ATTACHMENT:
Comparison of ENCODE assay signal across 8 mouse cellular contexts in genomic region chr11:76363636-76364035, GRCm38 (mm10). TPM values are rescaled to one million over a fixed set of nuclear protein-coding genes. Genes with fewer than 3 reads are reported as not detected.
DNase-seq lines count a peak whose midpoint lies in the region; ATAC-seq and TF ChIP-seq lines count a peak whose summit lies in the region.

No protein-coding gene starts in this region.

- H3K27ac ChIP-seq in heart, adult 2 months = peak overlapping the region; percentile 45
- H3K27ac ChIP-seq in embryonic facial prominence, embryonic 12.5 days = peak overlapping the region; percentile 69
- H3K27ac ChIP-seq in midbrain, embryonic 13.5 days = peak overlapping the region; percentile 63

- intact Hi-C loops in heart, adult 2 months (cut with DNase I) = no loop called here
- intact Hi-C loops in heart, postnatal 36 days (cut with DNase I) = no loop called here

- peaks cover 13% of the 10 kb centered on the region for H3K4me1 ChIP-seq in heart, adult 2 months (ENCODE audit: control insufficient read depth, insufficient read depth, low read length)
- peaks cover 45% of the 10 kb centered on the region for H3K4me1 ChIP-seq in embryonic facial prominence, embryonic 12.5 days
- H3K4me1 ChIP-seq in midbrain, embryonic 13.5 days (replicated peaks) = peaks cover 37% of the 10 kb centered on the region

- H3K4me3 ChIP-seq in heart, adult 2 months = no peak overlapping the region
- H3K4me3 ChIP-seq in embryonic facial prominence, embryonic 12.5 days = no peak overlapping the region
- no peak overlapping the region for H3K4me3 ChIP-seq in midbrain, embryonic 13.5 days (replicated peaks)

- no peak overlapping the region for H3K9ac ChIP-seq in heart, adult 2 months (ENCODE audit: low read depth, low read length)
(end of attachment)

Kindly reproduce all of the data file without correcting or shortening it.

Comparison of ENCODE assay signal across 8 mouse cellular contexts in genomic region chr11:76363636-76364035, GRCm38 (mm10). TPM values are rescaled to one million over a fixed set of nuclear protein-coding genes. Genes with fewer than 3 reads are reported as not detected.
DNase-seq lines count a peak whose midpoint lies in the region; ATAC-seq and TF ChIP-seq lines count a peak whose summit lies in the region.

No protein-coding gene starts in this region.

- H3K27ac ChIP-seq in heart, adult 2 months = peak overlapping the region; percentile 45
- H3K27ac ChIP-seq in embryonic facial prominence, embryonic 12.5 days = peak overlapping the region; percentile 69
- H3K27ac ChIP-seq in midbrain, embryonic 13.5 days = peak overlapping the region; percentile 63

- intact Hi-C loops in heart, adult 2 months (cut with DNase I) = no loop called here
- intact Hi-C loops in heart, postnatal 36 days (cut with DNase I) = no loop called here

- peaks cover 13% of the 10 kb centered on the region for H3K4me1 ChIP-seq in heart, adult 2 months (ENCODE audit: control insufficient read depth, insufficient read depth, low read length)
- peaks cover 45% of the 10 kb centered on the region for H3K4me1 ChIP-seq in embryonic facial prominence, embryonic 12.5 days
- H3K4me1 ChIP-seq in midbrain, embryonic 13.5 days (replicated peaks) = peaks cover 37% of the 10 kb centered on the region

- H3K4me3 ChIP-seq in heart, adult 2 months = no peak overlapping the region
- H3K4me3 ChIP-seq in embryonic facial prominence, embryonic 12.5 days = no peak overlapping the region
- no peak overlapping the region for H3K4me3 ChIP-seq in midbrain, embryonic 13.5 days (replicated peaks)

- no peak overlapping the region for H3K9ac ChIP-seq in heart, adult 2 months (ENCODE audit: low read depth, low read length)